Some of the country’s largest career-college chains have been accused of deceptive recruiting tactics. In 2003, the ED investigated University of Phoenix, which has more than 200 locations in the U.S. and Canada. A stinging report described a brutal environment in which recruiters were rewarded or punished based solely on how many students they enrolled. “Seventy-two percent of the recruiters interviewed stated that it was always about the numbers.’butts in seats’ or ‘asses in classes,’ ” the report said. Top sellers won hefty raises along with ski tickets and spa packages, while less successful recruiters were threatened with firing.
University of Phoenix’s management encouraged these hard-sell tactics, according to former employees and company documents. “One of the trainers would tell us, ‘Find the student’s pain, rip the scab off, stick your finger in the wound, and keep pushing until the student cries,’ ” says Rebecca Mackover, 38, who worked at the San Jose, Calif., campus from 2003 to 2005. “Does that person feel like she’ll be a bad mother if she’s not a good role model for her child? Then that’s what you would use against her if she tried to back out.” Though she’s no longer a recruiter, Mackover still attends classes at University of Phoenix, and she says the quality of instruction is comparable with that of state schools.
Last December, University of Phoenix’s $4-billion-a-year corporate parent, Apollo Group, agreed to pay $67.5 million to the federal government, plus $11 million in attorney fees, to settle a whistle-blower lawsuit alleging an illegal scheme to compensate recruiters based on the number of students they enrolled. Company officials denied wrongdoing and said they settled to avoid a protracted legal battle. Spokeswoman Sara Jones says recruiters are compensated based partly on enrollment figures, but even more on such things as customer service, communication skills, judgment, and student retention. She adds that recruiters undergo compliance training so that they know how best to advise and support students. “University of Phoenix is in the middle of a turnaround to ensure everything we do is designed to enable student success,” Jones says.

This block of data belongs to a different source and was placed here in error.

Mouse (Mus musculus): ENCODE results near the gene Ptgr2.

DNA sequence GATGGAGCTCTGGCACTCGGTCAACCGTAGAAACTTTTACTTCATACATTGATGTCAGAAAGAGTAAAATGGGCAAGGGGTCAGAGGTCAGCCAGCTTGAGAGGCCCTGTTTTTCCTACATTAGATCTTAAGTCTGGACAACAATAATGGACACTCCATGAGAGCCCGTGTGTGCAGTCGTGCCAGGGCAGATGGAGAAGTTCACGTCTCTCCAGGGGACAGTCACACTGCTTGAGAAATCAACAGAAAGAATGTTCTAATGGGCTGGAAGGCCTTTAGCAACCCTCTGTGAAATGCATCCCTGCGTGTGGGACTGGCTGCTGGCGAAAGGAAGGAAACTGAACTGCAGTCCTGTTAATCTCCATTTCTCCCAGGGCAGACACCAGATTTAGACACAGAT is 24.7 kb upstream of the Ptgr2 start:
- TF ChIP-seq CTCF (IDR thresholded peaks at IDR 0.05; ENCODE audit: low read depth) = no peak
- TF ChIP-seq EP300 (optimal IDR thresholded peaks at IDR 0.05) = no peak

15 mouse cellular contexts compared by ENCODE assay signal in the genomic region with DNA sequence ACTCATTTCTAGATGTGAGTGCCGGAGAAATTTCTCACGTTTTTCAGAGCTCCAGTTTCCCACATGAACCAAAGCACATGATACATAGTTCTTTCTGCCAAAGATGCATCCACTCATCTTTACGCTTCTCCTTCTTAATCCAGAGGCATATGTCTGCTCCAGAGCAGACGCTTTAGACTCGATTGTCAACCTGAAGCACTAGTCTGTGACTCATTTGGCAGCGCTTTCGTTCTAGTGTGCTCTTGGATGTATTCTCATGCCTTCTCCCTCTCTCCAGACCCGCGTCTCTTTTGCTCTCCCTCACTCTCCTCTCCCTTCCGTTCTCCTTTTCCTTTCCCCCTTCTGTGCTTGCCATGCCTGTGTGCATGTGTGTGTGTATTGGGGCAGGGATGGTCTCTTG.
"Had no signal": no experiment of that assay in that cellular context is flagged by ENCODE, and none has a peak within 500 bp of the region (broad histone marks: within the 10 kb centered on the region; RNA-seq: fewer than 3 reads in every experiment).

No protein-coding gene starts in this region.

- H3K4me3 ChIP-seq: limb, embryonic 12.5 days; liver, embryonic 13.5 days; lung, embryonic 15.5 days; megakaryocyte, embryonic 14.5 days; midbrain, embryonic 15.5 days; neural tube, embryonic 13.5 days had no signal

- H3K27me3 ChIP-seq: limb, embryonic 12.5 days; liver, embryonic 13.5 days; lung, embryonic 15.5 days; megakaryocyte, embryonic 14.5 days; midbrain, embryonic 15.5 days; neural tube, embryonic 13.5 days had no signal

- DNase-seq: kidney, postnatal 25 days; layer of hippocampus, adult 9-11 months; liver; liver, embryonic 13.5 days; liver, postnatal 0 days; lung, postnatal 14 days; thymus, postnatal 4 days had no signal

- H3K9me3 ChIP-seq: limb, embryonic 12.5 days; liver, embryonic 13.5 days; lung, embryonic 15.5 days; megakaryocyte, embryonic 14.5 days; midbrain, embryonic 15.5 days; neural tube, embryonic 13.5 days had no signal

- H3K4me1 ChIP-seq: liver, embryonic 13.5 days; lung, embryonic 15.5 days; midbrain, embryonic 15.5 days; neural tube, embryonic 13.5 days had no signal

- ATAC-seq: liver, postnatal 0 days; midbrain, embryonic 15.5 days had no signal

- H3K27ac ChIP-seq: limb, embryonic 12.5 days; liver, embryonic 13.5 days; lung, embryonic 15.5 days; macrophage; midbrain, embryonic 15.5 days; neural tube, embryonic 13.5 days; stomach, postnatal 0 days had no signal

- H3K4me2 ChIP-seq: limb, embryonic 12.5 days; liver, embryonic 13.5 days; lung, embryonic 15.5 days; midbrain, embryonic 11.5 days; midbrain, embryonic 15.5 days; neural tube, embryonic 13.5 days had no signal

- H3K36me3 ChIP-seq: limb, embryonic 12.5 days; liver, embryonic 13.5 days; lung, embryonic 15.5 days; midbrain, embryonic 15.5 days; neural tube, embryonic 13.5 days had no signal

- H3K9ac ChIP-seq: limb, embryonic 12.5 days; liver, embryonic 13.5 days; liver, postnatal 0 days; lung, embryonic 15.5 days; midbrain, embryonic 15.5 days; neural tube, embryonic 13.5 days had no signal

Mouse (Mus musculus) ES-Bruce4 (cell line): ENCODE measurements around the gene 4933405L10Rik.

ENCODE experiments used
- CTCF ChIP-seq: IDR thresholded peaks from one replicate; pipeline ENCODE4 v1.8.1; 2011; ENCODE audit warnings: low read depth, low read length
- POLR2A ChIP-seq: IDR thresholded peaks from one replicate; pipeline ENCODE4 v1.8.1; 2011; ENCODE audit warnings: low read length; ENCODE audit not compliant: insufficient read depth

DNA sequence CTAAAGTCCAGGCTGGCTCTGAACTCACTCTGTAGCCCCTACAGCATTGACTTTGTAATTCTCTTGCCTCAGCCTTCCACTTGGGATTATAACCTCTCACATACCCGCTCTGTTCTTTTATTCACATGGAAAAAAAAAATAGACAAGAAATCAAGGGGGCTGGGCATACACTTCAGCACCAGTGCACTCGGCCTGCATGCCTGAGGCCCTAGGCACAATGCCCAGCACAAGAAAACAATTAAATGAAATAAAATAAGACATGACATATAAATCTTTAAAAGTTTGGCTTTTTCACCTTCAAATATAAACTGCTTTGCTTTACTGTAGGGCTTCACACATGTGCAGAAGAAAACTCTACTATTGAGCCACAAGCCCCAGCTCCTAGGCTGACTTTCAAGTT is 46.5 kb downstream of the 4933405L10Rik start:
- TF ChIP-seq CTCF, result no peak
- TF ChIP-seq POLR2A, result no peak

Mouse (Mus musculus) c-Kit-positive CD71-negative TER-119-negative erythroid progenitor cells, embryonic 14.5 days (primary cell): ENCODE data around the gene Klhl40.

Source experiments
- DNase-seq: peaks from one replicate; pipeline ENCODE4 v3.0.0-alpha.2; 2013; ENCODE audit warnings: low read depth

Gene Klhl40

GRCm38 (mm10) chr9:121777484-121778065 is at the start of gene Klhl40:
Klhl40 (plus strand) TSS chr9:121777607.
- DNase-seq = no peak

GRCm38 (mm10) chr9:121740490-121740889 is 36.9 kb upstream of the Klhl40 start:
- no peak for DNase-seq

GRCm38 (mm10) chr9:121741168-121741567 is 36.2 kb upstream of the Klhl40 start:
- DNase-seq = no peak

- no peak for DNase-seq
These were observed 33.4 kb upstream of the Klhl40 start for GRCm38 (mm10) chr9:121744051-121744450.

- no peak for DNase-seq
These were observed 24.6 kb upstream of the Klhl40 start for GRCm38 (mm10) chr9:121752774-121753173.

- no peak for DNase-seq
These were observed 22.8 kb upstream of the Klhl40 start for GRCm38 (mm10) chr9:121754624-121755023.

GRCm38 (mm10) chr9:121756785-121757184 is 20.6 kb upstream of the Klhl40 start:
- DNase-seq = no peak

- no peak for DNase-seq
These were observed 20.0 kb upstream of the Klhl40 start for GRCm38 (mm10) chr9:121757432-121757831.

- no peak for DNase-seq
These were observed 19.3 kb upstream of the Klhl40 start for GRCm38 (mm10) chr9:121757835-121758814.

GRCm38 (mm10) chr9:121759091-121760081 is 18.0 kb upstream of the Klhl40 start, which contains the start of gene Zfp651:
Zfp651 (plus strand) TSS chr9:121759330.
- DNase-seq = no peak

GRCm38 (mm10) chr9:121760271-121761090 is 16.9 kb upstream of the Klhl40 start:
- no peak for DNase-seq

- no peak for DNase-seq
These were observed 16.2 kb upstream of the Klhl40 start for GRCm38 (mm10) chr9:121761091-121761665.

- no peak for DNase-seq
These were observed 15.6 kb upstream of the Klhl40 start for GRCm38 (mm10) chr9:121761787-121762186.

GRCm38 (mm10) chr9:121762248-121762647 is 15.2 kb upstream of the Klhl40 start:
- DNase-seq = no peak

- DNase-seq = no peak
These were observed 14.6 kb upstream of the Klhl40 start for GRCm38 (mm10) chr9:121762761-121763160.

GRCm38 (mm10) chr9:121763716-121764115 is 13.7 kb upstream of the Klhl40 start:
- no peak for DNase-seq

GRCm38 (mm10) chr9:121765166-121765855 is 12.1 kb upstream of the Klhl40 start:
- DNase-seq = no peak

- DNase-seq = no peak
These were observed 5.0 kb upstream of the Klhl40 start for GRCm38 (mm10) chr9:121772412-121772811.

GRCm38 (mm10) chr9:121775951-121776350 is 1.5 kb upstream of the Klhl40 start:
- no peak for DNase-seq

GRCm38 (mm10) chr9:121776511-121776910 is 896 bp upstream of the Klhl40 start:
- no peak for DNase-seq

Other firms have faced similar complaints. The lawsuit that Alta settled last year also charged that the company encouraged recruiters at its Westwood Colleges to help unqualified students cheat on certain entrance exams, and steered students into an interior design program that would not qualify them to take the state licensing test. “We believe that we’ve always acted lawfully and ethically,” says Westwood spokesperson Kristina Yarrington, who says the company settled the case to avoid lengthy and costly litigation. She says recruiters are expected to be “transparent” with prospective students and admit only those who stand a good chance of succeeding. “The job of our admissions representatives is to enroll graduates,” she says.